• Francesca Matteoda

Living the present - an introduction to meditation

Here in Madrid, it’s day 31 of lockdown. In other words, I hadn’t been out of the house for 31 days, until this morning as I had to go to a medical appointment. Going outside was really strange. No one on the street, no one at the doctor’s surgery, hardly any traffic. On the way back (the surgery is just 3 mins away, literally across the street from where we live) it was drizzling, but even so the urge to go past my house and on to the nearest park was tremendous. I hadn’t realised quite how much I was missing the outdoors until I left the house this morning. When I was back indoors, I threw a wobbly, as my friend Heather would say. Just a few moments of feeling at a loss and super sad, but luckily it was time to wake mum up and prepare her breakfast, so I had no time to wallow in my gloom :-) 

Every time I turn on the television, or have a conversation with friends on the phone or via Skype, the subject of the economy and the bleak times ahead comes up almost invariably. Please don’t get me wrong, it’s not that I don’t care about the future of the country I live in, or the future of the world for that matter, but part of me keeps asking, what’s the point in worrying about something that hasn’t happened yet, when we don’t even know whether we’ll be alive and well tomorrow? We don’t know whether our friends and family will all still be with us. I don’t wish to come across as all doom and gloom, those of you who know me well know that I tend to look on the bright side of life, just like Brian (sorry, couldn’t help mentioning one of my favourite films, The Life of Brian, as it always brings a smile to my face)… I’m just being realistic, and like a good yogini, concentrating on the here and now. We need to concentrate on the PRESENT. There is nothing we can do about the past and the future is uncertain, to put it mildly. The only thing that counts is the present. We need to take care of our bodies, take care of our minds and take care of our loved ones, if we can do that without breaking the social distancing rules. And remember that even if you can’t be there physically for someone, there’s video calls, Skype, Zoom, normal phone calls, text messages, WhatsApp, etc. Sometimes it’s enough to just ring someone and tell them you care, sometimes hearing the dulcet tones of the one you love is enough to brighten your day. But remember, if you don’t look after yourself, you can’t look after others. It’s just like the airplane oxygen mask announcement: “Passengers travelling with children, please fit your own mask first”. And that’s not selfishness in my opinion, it’s self-preservation.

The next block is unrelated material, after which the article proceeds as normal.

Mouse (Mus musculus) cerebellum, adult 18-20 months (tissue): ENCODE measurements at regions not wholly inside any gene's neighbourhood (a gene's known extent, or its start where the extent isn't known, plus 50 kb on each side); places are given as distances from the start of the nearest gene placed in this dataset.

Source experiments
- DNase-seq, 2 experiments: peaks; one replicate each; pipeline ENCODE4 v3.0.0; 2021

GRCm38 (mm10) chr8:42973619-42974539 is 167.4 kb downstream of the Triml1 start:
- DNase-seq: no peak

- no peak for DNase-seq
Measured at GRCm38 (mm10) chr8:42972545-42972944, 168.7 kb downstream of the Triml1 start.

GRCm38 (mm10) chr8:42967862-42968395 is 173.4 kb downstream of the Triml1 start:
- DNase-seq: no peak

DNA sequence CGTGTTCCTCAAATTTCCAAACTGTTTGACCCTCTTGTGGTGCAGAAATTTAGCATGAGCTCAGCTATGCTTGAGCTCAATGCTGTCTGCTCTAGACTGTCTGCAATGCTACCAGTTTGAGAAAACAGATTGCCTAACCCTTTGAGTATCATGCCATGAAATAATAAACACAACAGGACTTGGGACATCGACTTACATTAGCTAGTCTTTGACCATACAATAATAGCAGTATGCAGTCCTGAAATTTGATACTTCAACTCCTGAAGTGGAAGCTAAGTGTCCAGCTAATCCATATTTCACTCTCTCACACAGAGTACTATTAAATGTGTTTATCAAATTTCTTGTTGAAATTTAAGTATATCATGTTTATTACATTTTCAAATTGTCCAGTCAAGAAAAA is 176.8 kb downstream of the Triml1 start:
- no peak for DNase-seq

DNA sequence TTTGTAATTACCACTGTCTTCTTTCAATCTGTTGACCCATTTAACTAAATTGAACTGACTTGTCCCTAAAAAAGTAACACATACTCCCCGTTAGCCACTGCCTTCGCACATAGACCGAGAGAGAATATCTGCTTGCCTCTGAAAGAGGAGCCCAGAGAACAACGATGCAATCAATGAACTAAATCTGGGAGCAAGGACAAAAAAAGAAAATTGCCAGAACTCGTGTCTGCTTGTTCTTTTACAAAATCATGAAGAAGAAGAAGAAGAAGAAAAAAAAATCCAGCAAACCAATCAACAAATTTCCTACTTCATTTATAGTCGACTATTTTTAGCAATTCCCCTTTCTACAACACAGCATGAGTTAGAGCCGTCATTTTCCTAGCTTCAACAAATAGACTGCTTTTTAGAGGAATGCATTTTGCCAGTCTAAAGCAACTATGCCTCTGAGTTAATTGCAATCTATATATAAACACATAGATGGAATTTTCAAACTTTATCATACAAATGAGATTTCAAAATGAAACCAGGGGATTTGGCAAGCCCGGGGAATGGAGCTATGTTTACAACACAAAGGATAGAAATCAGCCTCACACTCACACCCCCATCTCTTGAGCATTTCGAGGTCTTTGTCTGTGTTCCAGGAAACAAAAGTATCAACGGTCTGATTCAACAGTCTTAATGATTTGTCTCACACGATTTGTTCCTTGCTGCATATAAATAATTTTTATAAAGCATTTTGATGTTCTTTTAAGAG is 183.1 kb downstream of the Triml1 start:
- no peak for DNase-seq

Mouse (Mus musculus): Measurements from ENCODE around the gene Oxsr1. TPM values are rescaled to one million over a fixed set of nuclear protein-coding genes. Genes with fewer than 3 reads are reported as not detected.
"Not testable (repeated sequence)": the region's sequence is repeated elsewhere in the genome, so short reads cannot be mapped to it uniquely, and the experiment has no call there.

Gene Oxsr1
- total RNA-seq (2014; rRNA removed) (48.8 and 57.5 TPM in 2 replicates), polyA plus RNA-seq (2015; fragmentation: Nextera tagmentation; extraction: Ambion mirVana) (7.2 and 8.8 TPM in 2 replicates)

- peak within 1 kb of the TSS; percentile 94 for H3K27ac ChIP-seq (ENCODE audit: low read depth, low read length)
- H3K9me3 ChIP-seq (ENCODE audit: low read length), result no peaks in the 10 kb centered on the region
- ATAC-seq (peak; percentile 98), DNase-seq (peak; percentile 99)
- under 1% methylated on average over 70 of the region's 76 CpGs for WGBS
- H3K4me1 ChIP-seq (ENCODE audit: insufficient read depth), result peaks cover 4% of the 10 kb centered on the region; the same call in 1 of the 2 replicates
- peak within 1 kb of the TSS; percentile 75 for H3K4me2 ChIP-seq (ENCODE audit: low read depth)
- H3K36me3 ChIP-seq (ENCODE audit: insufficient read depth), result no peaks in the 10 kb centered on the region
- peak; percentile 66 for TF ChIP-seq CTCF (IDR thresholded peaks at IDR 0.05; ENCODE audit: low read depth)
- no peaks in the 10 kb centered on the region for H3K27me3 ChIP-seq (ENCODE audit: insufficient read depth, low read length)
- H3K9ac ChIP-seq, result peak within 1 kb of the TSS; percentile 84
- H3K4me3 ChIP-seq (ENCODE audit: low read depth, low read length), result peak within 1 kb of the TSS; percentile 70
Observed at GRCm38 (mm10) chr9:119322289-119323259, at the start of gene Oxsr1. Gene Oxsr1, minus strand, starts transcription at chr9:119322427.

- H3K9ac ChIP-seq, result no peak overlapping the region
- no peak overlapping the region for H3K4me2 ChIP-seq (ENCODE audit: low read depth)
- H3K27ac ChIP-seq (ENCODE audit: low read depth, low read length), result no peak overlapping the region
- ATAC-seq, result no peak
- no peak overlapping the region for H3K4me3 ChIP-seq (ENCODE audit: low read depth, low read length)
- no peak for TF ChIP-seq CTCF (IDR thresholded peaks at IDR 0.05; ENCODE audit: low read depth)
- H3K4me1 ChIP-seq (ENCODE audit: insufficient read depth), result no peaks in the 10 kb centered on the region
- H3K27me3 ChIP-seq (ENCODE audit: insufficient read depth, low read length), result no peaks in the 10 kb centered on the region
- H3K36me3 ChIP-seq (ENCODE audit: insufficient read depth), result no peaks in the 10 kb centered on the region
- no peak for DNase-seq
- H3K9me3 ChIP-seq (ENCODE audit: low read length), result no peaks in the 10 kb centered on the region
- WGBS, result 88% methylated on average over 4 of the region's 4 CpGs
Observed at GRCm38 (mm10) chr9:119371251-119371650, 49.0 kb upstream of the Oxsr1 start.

I find that physical exercise, in any form, is a great way of letting off steam and destressing, but at times like this it’s just not enough. My mind needs a break too, and the only way I can get that is through meditation. I am by no means a meditation guru, I still struggle with it on a daily basis, and probably will for years to come, but that’s no reason for not trying. I’ve often heard “I’m not patient enough for meditation” or “I just find meditation impossible, my mind wanders too much”, but that’s precisely why you need to keep at it. If meditation were a breeze, you probably wouldn’t need it (same argument goes for when people say, I’m not flexible enough for yoga… that’s why you need yoga!). Having said that, I am acutely aware of how difficult it is to start meditating (and to continue meditating once you’ve started), so I’ve posted a very short introduction to meditation to help you along the way. I would suggest trying to set a specific time each day.  


I recorded my introduction to meditation as an audio file, but Wix won't let me upload it (or at least, I haven't worked out how to upload it), so here is the link to SoundCloud. As far as I know you don't have to register with SoundCloud to hear the track, but please let me know if you have any difficulties :-)


https://soundcloud.com/francesca-matteoda/introduction-to-meditation



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